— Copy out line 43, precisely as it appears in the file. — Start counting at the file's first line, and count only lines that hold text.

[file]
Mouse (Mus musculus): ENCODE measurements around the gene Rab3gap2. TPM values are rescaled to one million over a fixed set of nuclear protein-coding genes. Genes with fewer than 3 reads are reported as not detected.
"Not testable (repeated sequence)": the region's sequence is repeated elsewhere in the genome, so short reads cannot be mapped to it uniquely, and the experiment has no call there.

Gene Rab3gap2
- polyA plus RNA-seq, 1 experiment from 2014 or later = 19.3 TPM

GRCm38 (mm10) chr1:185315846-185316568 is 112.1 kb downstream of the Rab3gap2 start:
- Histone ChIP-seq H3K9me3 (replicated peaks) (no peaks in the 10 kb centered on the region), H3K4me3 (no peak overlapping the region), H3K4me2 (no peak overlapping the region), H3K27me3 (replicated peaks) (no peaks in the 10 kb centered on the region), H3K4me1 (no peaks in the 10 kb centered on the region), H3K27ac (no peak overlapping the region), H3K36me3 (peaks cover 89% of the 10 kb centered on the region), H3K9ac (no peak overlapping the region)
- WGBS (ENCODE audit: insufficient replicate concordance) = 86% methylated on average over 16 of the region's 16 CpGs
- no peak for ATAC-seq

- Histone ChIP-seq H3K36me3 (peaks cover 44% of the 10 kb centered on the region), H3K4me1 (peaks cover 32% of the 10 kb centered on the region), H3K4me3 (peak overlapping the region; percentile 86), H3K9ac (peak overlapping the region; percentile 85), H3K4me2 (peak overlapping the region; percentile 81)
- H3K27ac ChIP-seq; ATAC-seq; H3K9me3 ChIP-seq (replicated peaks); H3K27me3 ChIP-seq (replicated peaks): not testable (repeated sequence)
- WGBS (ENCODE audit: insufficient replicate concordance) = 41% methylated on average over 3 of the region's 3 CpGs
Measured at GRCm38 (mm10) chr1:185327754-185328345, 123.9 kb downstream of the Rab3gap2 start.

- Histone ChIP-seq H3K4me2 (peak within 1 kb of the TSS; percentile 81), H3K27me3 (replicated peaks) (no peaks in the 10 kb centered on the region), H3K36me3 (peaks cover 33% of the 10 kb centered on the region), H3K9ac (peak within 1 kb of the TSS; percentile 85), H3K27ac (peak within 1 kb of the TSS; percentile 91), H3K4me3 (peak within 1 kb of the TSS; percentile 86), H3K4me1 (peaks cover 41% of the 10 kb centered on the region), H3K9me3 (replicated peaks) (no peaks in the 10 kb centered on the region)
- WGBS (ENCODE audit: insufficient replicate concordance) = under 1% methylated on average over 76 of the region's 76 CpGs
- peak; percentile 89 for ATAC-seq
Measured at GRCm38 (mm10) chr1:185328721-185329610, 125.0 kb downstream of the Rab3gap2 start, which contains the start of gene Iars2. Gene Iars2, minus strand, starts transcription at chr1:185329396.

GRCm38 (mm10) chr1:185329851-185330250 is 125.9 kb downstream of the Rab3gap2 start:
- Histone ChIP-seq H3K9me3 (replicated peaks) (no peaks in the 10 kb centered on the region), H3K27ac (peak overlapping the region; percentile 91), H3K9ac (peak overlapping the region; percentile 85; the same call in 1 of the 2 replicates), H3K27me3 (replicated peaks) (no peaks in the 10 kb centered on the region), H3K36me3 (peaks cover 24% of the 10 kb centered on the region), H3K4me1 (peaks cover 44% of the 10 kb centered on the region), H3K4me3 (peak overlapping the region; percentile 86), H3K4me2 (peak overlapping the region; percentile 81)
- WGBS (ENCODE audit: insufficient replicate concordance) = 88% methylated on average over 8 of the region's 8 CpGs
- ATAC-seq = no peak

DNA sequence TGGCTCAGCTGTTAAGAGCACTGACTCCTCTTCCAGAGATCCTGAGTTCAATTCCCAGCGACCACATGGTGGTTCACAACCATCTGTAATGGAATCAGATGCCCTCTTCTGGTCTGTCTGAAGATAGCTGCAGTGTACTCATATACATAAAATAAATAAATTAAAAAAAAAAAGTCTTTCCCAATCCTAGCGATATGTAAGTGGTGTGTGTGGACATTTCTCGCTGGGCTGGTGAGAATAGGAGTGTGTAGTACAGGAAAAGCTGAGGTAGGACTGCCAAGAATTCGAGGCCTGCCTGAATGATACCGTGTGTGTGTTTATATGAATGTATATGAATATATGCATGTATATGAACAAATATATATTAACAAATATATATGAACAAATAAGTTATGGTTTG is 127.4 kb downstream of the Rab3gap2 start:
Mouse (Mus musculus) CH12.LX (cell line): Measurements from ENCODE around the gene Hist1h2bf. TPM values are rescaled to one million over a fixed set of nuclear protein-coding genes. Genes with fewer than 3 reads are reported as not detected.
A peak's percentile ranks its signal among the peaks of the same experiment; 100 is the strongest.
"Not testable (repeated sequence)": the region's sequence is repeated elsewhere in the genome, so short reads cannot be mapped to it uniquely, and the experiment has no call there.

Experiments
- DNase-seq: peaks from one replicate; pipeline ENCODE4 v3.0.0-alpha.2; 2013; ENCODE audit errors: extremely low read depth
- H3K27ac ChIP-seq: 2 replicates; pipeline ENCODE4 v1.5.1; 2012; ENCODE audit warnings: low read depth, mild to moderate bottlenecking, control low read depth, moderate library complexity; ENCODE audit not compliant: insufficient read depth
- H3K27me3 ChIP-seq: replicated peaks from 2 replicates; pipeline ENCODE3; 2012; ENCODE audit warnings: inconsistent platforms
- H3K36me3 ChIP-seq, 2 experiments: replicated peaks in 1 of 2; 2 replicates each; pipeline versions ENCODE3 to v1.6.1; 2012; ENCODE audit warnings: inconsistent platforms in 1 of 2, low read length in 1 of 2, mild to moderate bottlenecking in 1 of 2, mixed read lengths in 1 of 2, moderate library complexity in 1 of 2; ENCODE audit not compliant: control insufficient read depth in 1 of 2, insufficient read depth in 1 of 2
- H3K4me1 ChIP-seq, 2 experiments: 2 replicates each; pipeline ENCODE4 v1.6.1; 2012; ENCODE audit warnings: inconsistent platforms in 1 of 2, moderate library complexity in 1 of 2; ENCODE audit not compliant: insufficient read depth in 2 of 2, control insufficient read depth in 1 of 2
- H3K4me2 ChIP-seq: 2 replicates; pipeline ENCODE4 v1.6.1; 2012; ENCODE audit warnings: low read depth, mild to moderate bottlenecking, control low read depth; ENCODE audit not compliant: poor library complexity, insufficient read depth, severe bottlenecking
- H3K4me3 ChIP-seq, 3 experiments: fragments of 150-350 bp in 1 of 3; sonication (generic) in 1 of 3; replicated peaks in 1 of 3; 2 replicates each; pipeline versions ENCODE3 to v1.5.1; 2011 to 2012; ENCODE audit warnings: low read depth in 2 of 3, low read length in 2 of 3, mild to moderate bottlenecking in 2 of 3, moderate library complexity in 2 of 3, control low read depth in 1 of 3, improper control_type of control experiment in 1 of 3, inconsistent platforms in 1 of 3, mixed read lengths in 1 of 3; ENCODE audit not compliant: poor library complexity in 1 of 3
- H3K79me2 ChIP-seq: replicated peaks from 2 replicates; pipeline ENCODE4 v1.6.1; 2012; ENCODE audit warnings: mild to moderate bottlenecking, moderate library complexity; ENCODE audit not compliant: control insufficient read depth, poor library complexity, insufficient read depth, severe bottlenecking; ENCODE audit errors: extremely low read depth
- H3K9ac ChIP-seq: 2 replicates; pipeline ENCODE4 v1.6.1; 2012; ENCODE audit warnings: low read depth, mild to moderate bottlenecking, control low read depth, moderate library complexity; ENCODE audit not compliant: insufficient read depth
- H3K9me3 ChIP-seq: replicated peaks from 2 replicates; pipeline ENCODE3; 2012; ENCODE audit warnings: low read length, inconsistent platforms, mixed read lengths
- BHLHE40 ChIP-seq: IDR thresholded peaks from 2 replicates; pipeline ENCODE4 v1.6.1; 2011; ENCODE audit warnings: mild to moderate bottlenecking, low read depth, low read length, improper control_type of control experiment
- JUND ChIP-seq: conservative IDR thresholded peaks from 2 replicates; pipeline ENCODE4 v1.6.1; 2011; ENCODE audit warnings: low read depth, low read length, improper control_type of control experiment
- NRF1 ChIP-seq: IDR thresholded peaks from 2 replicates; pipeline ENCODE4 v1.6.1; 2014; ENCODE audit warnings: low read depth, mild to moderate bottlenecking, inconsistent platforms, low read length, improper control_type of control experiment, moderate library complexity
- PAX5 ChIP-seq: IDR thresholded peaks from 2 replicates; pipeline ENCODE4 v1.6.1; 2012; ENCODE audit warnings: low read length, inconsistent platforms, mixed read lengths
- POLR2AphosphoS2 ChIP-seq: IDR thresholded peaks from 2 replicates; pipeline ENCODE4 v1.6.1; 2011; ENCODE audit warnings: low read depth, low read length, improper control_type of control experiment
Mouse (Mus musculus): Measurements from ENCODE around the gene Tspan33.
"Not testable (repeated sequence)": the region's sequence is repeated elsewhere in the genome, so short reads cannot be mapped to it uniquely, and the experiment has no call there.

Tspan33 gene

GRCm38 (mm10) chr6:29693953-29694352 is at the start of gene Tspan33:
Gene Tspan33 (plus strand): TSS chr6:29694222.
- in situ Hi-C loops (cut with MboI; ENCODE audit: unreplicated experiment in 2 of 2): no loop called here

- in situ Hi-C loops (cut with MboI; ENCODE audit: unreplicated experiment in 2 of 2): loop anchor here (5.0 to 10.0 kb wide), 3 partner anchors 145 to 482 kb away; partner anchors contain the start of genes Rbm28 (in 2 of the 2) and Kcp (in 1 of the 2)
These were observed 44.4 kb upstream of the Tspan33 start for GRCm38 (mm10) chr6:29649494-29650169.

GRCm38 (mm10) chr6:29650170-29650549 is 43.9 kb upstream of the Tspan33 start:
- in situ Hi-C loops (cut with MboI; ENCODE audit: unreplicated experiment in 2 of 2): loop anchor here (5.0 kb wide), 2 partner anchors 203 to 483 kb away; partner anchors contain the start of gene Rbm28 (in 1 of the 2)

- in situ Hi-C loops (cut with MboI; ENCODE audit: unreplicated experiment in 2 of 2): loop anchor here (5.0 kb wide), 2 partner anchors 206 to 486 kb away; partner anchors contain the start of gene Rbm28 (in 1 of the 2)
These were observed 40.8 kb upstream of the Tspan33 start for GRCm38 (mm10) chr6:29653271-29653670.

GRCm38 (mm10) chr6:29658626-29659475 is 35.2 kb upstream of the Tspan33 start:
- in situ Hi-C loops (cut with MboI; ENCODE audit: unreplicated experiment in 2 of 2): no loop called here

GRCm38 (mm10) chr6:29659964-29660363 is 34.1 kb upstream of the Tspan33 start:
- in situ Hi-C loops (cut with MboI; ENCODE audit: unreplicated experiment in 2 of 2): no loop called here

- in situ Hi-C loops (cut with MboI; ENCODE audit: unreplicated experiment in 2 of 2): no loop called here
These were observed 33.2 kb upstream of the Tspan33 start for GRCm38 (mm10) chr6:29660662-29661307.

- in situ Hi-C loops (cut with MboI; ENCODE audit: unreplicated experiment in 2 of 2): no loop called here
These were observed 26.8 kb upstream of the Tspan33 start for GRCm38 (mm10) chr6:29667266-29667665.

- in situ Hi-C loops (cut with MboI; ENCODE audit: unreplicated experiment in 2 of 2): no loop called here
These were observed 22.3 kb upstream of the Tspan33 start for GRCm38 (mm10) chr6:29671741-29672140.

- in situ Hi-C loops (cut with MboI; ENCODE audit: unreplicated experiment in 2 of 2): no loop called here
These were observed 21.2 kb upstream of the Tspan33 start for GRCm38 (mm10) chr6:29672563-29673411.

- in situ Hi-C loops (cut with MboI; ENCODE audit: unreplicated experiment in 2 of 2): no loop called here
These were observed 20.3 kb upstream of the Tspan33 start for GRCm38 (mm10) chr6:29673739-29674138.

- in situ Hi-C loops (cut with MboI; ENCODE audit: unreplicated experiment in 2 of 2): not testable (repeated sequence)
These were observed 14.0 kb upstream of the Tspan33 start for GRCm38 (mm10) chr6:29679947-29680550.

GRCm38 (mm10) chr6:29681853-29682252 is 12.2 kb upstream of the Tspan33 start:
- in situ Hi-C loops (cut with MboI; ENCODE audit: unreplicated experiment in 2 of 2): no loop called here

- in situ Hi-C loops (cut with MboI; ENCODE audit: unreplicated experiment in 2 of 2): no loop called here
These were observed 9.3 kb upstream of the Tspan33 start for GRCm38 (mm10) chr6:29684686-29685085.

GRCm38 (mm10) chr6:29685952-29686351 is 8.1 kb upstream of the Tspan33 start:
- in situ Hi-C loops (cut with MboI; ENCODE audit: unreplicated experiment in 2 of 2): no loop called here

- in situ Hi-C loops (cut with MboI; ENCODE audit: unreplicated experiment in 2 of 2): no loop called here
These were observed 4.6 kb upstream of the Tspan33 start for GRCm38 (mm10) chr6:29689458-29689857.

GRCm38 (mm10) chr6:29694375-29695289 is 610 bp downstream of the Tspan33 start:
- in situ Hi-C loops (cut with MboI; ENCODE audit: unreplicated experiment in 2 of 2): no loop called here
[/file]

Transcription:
Tspan33 gene